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7 Space Missions to Remember

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This is the International Year of Astronomy. The U.N. and International Astronomical Union have declared it so, but with a slogan like "The Universe -- yours to discover," it could be sponsored by the auto club.

Still, if you've lost track of those wonderful spacecrafts NASA has been launching for a half-century, here is an opportunity to catch up with a few of them.

1. Pioneer 3 & 4 (1958, 1959)

The space race was running its first lap when NASA aimed for the moon and launched Pioneer 3 in late 1958 and Pioneer 4 in early 1959. Pioneer 4 successfully passed within 30,000 miles of the moon, and traveled 407,000 miles from Earth before the ground station could no longer track it. Pioneer 4 became the first U.S. spacecraft to orbit the sun, which it is still doing. Pioneer 3, however, wasn't as successful: a glitch sent it 63,000 miles into space, after which gravity brought it back to Earth. In the meantime, Pioneer 3's Geiger counter discovered a second radiation belt around Earth.

2. Viking 1 & 2 (1975)

viking

Launched within weeks of each other in the summer of 1975, the Vikings were the first spacecrafts to reach the surface of another planet safely. Then, as now, the big curiosity was about life on Mars, and the Vikings were sent to search for microorganisms in the Martian soil. The Viking ships were composed of two parts: orbiters, which circled the planet, and landers, which were directed to land on the surface of the planet itself. Viking Lander 1 shot photographs that revealed the Martian sky is pink; Viking Lander 2 recorded a "Marsquake." They continued to send data to Earth until the early 1980s.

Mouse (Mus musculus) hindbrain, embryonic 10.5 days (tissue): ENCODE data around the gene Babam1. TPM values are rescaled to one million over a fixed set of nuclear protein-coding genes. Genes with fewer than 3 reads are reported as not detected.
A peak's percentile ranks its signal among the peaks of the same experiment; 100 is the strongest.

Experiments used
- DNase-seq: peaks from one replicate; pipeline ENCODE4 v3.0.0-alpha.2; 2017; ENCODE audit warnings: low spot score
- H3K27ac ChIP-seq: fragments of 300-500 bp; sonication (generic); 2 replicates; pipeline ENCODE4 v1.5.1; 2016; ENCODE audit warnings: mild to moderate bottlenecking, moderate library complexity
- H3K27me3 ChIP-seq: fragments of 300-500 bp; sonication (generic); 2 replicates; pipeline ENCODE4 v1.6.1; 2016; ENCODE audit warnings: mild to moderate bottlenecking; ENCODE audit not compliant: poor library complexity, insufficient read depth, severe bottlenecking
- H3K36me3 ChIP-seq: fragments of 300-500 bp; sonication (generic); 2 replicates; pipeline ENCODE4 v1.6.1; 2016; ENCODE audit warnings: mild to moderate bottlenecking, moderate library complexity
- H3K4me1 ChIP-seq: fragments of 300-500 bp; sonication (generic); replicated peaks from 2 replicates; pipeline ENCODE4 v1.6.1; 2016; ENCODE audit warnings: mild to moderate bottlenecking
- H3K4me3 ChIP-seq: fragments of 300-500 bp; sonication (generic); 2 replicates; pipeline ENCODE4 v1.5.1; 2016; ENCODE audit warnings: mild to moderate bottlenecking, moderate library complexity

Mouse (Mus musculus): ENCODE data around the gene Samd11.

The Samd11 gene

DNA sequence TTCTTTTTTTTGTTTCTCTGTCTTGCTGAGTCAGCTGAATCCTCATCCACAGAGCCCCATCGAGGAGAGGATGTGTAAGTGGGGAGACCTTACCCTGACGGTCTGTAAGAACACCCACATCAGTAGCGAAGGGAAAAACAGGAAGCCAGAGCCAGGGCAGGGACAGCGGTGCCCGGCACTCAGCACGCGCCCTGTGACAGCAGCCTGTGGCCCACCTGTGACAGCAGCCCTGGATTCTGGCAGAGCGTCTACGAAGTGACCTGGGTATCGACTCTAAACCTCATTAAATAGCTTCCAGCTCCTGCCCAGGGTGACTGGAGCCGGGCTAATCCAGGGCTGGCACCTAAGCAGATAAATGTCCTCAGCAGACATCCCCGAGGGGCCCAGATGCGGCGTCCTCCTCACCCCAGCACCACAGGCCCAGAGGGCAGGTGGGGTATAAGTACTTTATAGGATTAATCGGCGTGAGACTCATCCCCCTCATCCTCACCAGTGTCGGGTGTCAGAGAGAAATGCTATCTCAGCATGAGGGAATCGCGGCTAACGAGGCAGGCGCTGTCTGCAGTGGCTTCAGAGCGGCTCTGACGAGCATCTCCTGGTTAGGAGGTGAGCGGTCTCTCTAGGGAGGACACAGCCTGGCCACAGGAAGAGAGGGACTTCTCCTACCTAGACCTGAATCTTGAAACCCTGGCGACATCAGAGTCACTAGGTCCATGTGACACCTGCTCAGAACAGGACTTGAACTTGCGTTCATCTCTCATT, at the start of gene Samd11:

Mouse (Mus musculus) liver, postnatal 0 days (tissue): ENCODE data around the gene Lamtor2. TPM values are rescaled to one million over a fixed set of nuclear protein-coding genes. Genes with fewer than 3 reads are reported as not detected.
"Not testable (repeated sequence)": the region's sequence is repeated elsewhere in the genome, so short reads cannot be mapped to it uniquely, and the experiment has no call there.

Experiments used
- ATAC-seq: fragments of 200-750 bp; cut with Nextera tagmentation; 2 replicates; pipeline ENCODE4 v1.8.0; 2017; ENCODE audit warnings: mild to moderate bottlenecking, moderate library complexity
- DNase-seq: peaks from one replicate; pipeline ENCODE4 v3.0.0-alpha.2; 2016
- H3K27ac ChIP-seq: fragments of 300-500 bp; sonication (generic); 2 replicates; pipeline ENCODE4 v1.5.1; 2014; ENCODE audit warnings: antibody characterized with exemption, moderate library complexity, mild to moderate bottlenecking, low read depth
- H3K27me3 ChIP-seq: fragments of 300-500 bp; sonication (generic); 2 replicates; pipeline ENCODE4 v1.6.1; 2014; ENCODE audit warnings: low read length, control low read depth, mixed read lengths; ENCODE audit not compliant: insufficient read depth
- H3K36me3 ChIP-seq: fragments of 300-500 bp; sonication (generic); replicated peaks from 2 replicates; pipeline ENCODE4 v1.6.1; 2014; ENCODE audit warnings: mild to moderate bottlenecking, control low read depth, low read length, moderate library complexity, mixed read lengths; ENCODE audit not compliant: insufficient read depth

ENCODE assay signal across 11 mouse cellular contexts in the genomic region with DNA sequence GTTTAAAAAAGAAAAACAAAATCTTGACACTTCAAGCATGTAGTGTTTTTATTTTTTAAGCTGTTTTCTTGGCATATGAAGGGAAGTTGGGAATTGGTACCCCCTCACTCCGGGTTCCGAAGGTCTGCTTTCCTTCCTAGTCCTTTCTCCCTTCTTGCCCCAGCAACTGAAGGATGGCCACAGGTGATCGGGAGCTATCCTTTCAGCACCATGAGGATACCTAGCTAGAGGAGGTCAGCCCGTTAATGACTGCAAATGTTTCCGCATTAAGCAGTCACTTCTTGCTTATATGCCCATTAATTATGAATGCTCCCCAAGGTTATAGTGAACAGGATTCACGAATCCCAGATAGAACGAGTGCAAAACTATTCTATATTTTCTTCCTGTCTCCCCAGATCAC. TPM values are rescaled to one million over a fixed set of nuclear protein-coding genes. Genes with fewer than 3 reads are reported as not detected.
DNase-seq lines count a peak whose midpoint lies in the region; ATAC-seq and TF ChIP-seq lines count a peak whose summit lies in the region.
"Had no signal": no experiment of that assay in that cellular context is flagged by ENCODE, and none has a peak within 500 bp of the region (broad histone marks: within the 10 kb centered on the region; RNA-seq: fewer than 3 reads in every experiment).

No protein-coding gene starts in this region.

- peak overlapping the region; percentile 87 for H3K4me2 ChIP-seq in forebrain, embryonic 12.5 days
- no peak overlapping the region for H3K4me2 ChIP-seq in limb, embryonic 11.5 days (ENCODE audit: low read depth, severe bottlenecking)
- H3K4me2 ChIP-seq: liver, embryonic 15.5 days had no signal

3. Voyager 1 & 2 (1977)

voyager

The Voyagers, which made a tour of the outer solar system before heading toward interstellar space, are the oldest functioning spacecrafts. There were launched in 1977, because that year the planets literally aligned: Jupiter, Saturn, Uranus and Neptune were all collinear at that time. The crafts were able to use the gravity of each planet to slingshot them into the orbit of the next. The Voyagers passed by Jupiter in 1979 and viewed for the first time Jupiter's rings and volcanic activity on its moon Io, and Saturn in 1981. Voyager 1 then turned and headed away from the ecliptic, the plane in which the planets orbit.

Voyager 2 reached Uranus in 1986 and Neptune in 1989. Last year, it reached the transition zone between the solar system and interstellar space. From information radioed to Earth, scientists determined "the bubble of solar wind surrounding the solar system is not round, but has a squashed shape," according to Science Daily. NASA believes the two ships will continue functioning until at least 2020.

4. Galileo (1989)

Galileo-89As Voyager 2 reached Neptune, the spacecraft Galileo headed for Jupiter by a circuitous route that took it past Venus and twice past Earth. In 1995, it became the first spacecraft to orbit the largest planet. Galileo also dropped a probe into Jupiter's atmosphere and witnessed the impact of Comet Shoemaker-Levy 9. It also discovered a magnetic field generated by Jupiter's moon Ganymede, and found that another moon, Europa, has a saltwater ocean under a layer of ice. Scientists deliberately crashed Galileo into Jupiter in 2003. They were afraid the spacecraft might otherwise hit one of the planet's moons, where life is theoretically possible, and contaminate it with Earth-bred microorganisms.

5. Cassini-Huygens (1997)